Conflict will arise…Time to Speak
The Big Oil Company
Several years ago, I was at a standstill with regards to a contract negotiation with a Fortune 50 company. After speaking with several people from Human Resources, Compliance and Risk Management departments and making no progress, I finally received a call from a very intelligent Harvard educated Corporate Attorney.
My phone rang unexpectedly that day and the Corporate Attorney on the other end opened the call by introducing herself and asking if I had 30 minutes to work with her to solve a problem. She suggested that she knew I had been mistreated by several people in her company and she wanted to fix that situation. How could I say no to an introduction that was designed to disarm my legitimate frustrations with her colleagues?
Of course I wanted to have this conversation!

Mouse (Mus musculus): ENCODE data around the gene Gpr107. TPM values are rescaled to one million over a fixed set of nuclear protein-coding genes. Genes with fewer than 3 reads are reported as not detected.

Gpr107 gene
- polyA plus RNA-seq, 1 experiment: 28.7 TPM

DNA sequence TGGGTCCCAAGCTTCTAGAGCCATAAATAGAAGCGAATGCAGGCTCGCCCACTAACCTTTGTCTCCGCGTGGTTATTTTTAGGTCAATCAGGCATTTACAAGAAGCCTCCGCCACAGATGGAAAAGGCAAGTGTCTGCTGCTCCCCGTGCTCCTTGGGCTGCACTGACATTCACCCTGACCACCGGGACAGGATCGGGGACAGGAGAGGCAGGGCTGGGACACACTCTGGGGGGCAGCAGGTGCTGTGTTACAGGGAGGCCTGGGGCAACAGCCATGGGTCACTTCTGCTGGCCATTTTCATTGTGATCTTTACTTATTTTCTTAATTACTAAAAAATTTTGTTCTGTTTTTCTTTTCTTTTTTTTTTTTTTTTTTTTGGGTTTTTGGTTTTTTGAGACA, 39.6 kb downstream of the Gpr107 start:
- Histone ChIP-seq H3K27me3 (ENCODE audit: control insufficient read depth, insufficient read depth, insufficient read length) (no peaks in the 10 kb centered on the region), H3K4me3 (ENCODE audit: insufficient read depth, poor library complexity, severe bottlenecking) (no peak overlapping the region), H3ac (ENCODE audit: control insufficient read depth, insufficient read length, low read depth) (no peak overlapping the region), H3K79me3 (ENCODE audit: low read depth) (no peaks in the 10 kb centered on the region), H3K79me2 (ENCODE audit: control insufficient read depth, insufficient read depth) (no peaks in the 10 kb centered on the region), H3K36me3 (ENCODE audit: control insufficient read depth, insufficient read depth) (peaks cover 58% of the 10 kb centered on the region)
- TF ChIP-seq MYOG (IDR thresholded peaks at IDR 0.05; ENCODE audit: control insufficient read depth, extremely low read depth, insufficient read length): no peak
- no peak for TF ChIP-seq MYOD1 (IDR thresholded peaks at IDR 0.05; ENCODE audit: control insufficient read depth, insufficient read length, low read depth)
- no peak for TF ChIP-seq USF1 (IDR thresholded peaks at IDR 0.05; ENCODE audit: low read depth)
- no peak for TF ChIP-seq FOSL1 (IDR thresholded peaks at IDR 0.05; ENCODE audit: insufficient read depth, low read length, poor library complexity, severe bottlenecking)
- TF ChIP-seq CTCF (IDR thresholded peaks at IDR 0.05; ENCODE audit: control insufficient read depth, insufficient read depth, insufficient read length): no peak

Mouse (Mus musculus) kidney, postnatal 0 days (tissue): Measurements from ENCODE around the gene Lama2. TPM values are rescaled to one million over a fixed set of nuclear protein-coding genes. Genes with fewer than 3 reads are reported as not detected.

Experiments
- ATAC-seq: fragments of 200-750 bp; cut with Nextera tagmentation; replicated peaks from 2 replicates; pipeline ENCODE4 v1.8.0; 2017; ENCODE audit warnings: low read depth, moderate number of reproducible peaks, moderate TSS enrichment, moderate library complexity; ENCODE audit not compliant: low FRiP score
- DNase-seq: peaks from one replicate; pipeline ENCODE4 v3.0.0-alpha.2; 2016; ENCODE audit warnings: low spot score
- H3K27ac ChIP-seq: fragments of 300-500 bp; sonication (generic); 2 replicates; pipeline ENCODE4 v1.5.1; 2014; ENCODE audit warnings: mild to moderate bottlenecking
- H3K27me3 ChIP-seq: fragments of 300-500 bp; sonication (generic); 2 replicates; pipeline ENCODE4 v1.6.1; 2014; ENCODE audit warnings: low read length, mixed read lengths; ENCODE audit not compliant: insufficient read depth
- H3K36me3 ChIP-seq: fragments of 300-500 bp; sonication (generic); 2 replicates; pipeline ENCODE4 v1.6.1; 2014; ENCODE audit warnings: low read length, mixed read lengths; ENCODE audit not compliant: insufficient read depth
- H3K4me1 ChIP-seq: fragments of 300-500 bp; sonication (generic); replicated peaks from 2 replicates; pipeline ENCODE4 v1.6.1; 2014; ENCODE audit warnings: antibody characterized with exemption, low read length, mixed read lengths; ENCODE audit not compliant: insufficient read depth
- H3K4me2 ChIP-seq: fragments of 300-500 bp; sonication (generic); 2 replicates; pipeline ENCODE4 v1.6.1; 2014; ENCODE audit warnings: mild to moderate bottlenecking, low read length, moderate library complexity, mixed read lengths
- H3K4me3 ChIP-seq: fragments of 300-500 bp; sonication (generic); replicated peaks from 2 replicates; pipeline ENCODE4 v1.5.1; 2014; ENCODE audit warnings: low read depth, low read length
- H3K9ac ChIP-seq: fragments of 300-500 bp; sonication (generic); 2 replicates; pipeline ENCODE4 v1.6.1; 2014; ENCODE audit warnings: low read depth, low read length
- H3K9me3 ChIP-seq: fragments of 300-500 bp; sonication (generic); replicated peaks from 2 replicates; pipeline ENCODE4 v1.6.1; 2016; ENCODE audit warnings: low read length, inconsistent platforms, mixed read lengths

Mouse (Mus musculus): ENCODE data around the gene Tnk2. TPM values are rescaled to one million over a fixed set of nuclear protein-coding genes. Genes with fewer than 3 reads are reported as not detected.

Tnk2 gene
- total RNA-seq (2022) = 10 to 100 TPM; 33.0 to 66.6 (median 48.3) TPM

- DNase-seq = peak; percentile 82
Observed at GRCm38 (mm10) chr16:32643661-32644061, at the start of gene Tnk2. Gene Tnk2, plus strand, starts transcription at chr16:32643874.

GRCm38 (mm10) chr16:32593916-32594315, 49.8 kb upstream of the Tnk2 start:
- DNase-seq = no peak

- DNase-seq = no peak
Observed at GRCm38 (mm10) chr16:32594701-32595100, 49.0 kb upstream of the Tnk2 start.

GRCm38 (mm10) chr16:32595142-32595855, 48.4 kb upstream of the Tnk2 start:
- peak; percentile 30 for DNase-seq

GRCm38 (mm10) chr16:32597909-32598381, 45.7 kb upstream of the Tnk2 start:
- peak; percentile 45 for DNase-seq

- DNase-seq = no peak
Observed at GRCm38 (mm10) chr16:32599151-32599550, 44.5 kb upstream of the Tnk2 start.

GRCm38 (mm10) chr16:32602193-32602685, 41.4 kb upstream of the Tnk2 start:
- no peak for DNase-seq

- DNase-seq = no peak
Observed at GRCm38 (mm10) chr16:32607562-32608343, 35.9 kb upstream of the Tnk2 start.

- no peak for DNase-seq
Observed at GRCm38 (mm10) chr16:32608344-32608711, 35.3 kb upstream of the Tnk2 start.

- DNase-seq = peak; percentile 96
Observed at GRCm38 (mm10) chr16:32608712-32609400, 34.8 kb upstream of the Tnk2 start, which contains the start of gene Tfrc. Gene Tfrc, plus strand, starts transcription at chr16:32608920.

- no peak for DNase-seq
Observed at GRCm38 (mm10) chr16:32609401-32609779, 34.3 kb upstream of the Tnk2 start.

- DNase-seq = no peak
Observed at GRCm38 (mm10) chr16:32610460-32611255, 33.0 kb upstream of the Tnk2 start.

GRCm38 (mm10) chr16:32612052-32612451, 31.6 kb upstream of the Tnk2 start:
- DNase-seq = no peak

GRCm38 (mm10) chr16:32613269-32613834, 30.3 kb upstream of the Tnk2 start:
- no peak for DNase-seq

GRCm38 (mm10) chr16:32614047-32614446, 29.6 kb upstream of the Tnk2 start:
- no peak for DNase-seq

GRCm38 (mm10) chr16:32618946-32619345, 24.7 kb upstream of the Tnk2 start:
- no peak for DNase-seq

Thirty minutes later, we negotiated a 34 page contract down to less than 10 pages. The Attorney removed every part of her company’s contract that did not apply to the relationship between my company and her company and we found common ground where we could compromise.
This 30 minute conversation did in fact solve problems because it was a verbal conversation rather than email upon email. And, this conversation produced success because both parties to the conversation wanted to solve the problem and were willing to compromise when possible.
Conflicts occur because of:
- Lack of communication
- Broken communication
- Lack of understanding
- Too much email and not enough talking
- Selfishness by one or both parties to a conflict
- Skewed Reality Testing
- And more…
The next time you find yourself in a conflict, stop sending email. No matter how small the conflict might be, walk down the hall or pick up the phone and have an old fashioned conversation. Be prepared to talk but be even more prepared to actively listen.
Conversation gives both parties to a conflict an opportunity to explain their position and to be heard. Approach this conversation with an open mind and with the objective of solving the problem. Look for opportunities to compromise when you don’t have to win.